Stalking and cyberstalking is a terrifying phenomena. Real monsters rather than the kind under the bed. The law is often slow to help these victims but they are often like canaries because people who stalk and cyberstalk often move on to violence against individuals or groups.
Stalking is a criminal offense that involves following, harassment and intimidation of another person. Stalking can be charged as a federal or state crime and the definition of stalking differs between the federal government and states and between states. In general, the definition of stalking requires that an action involve willful behavior and a credible threat to another person. Cyberstalking is a form of stalking that involves the use of electronic communication, such as texting or email. Stalking can be classified as a misdemeanor or as a felony, depending upon what action the offender has taken against the victim.
Anyone can be a potential victim of stalking. Every year, 7.5 million people are stalked. On average, 1 in 3 women and 1 in 17 men will be stalked. Half of these victims experience this before the age of 25. About half of stalking victims will be contacted by their stalker at least once weekly, and a quarter of these victims will experience the stalking online. With the internet at their fingertips, perpetrators can cyberstalk individuals by following their every move online. There are even cases in which the stalker tracks their victim through GPS services. Those who are stalked are more likely to deal with a loss of sleep, somatic disorders, post-traumatic stress disorders, and symptoms of depression.
The majority of stalking victims are stalked by a person they know. According to an assessment of 1000 prosecuted stalkers, two thirds of the time, victims are contacted multiple times during the week and one-third of perpetrators were repeat offenders. Stalking can often be initiated by an intimate partner, whose behavior may begin in the form of domestic abuse. However, stalkers can be strangers to their victims as well.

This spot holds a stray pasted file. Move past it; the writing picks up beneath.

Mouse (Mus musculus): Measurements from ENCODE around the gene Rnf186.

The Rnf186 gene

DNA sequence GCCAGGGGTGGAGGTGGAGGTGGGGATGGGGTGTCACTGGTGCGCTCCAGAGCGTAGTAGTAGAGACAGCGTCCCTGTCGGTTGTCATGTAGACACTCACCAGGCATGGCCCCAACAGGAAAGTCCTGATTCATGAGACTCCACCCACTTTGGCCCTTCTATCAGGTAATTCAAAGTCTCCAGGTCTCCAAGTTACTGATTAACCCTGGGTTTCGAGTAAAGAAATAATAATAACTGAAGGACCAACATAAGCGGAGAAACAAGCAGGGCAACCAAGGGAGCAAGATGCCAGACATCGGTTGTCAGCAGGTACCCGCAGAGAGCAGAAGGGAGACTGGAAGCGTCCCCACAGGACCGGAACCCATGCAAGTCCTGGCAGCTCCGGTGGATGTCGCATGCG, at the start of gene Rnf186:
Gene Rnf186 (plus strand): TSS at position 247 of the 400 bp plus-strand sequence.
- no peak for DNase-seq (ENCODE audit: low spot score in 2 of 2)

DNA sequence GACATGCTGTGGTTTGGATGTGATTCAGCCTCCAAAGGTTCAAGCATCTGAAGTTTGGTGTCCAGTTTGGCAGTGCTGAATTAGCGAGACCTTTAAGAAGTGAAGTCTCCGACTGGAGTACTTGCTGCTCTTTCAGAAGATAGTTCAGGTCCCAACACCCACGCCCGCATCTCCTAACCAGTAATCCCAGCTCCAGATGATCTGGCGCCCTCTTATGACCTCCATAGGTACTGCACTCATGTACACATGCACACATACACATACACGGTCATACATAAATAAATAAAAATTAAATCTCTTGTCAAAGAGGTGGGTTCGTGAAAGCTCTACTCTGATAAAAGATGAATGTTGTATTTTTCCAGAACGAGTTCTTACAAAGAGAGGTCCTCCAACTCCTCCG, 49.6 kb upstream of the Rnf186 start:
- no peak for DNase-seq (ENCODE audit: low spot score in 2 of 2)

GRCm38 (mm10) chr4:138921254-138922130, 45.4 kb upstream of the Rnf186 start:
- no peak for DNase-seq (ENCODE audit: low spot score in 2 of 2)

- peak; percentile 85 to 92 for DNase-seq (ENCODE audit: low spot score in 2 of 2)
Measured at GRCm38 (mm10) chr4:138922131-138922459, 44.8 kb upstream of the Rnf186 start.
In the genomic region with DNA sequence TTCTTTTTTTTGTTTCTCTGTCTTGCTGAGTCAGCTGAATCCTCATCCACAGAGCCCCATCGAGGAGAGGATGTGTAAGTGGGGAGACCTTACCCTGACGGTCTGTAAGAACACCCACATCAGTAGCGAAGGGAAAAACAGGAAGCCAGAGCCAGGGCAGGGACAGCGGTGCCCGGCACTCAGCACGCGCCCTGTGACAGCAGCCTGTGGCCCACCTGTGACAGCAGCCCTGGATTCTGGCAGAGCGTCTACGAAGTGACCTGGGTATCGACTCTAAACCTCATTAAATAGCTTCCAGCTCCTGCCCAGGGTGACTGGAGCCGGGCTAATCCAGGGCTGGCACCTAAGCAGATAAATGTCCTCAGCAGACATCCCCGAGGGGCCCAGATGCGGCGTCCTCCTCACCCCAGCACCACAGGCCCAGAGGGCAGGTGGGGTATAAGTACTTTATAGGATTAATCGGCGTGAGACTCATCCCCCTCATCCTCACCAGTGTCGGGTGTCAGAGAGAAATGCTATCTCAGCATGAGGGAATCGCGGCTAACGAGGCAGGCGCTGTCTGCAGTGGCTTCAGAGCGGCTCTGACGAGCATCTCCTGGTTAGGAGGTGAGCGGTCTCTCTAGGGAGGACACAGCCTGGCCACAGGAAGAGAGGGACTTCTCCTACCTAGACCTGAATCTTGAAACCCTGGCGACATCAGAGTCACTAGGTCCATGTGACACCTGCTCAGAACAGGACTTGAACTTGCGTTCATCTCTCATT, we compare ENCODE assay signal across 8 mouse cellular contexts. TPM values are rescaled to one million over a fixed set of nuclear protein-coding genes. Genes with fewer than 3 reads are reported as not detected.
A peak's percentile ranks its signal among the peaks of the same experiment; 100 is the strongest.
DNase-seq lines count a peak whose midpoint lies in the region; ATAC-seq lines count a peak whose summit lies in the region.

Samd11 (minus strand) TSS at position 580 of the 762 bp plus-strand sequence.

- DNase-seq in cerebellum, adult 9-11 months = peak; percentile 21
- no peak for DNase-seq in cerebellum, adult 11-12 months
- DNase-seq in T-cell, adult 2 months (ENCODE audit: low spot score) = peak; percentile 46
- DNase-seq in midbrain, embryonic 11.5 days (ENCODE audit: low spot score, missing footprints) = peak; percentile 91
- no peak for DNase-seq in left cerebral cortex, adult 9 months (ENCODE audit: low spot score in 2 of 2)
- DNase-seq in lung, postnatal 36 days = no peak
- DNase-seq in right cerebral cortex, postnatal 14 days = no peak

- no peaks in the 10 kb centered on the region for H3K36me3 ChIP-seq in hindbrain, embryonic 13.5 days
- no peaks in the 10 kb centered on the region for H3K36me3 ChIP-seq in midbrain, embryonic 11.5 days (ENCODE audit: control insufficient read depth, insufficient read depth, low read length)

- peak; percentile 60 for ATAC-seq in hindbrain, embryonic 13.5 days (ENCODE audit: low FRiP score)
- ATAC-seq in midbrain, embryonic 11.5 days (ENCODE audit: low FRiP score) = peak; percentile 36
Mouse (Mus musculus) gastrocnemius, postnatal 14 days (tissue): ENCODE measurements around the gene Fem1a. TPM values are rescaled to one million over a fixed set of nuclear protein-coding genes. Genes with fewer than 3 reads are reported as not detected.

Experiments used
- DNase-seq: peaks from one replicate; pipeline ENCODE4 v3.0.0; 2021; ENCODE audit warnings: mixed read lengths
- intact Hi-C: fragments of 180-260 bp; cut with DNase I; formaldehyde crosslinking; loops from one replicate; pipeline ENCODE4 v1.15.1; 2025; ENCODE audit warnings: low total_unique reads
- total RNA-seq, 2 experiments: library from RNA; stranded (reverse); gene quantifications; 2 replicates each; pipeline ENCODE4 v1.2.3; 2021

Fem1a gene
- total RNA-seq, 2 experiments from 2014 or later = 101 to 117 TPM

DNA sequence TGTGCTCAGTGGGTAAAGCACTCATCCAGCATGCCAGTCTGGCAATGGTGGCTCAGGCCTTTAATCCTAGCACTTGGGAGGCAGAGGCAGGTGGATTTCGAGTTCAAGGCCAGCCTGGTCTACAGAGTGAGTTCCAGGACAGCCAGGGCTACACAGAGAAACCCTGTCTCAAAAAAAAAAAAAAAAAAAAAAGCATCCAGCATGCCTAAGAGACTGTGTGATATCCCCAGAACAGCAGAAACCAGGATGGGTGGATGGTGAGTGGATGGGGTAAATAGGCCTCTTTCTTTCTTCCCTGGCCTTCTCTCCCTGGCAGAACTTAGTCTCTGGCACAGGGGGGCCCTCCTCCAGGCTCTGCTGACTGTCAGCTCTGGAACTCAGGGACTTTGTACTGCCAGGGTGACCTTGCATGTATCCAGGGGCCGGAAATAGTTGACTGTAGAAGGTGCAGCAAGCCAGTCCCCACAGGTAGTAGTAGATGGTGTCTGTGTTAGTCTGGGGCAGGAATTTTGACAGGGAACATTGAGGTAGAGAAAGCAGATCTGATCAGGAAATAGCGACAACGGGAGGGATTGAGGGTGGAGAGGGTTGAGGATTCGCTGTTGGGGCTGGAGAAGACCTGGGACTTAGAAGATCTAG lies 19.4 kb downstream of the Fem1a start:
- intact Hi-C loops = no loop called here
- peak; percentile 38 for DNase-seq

A victim is never at fault for being stalked. Although a victim may feel embarrassment or guilt for being stalked, he or she should remember that stalking is never justified. Unfortunately, because so many victims experience feelings of shame, only one in three stalking cases are reported. By raising awareness of stalking and its signs through NSAM, by emphasizing that they are not to blame, more victims will hopefully feel safe and able to report stalking to authorities. Victims of stalking should not rationalize their stalker’s behavior, nor should they feel responsible to help their stalkers, even if they know them. A person can help protect themselves and others against stalking by being vigilant of consistent contact or “surprise” encounters, making social media pages more private, limiting location tagging, and keeping an open line of communication about the issue with trusted family or friends. If a person fears they may be being stalked, they should keep an incident and behavior log of the perpetrator’s action.
Oklahoma law provides that any person who willfully, maliciously, and repeatedly follows or harasses another person in a manner that would cause a reasonable person or a member of the immediate family of that person to feel frightened, intimidated, threatened, harassed, or molested and the victim does actually feel that way is guilty of stalking. Oklahoma also allows the victim of stalking, whether a stranger or someone known to the victim, to get a protective order. This is a court order requiring the stalker stop the behavior. Violation of the protective order can result in criminal penalties.
Stalking is unpredictable and extremely dangerous. If you are in imminent danger, contact 911. In addition, if you or someone you know is being stalked or has been a victim of stalking, know that you have the ability to seek a Protective Order without a lawyer. Many Oklahoma counties actually have volunteers at the courthouse that will assist in that process. You may also have rights in the civil justice system to sue your stalker or entities enabling the stalker. If you have questions, please contact Koller Trial Law for a free consultation.